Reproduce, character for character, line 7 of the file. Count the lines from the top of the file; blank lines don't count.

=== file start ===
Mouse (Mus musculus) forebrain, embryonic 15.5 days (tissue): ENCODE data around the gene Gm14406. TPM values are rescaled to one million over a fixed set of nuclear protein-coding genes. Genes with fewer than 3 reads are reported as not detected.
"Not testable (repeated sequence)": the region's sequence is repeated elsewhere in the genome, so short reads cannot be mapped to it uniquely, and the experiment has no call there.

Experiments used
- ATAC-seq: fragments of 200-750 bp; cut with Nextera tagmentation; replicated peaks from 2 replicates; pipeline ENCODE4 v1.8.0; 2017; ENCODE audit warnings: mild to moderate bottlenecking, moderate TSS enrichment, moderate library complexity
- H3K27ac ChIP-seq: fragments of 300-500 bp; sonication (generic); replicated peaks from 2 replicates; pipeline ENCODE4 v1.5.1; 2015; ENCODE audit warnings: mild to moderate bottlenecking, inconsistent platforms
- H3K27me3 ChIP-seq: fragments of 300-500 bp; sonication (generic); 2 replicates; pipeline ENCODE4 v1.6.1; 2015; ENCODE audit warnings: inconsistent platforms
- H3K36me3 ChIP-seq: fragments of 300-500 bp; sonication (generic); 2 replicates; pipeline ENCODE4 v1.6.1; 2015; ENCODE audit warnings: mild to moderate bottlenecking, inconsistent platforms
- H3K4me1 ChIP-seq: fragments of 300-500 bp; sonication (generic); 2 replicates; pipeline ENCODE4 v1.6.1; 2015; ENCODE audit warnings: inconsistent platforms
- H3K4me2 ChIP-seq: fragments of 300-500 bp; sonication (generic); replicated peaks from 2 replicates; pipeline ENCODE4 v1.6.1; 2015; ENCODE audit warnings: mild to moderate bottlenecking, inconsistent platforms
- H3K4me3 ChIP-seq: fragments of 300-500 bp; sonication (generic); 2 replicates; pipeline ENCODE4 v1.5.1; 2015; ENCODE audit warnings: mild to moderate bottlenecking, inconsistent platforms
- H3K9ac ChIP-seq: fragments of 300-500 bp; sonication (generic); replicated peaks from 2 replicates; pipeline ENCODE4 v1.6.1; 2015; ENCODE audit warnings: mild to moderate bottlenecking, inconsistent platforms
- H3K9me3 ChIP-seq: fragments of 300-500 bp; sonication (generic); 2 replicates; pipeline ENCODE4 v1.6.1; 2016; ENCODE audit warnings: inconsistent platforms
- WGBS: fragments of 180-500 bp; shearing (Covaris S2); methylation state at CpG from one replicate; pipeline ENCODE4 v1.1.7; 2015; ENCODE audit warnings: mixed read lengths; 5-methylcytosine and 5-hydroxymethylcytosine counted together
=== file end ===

- H3K36me3 ChIP-seq: fragments of 300-500 bp; sonication (generic); 2 replicates; pipeline ENCODE4 v1.6.1; 2015; ENCODE audit warnings: mild to moderate bottlenecking, inconsistent platforms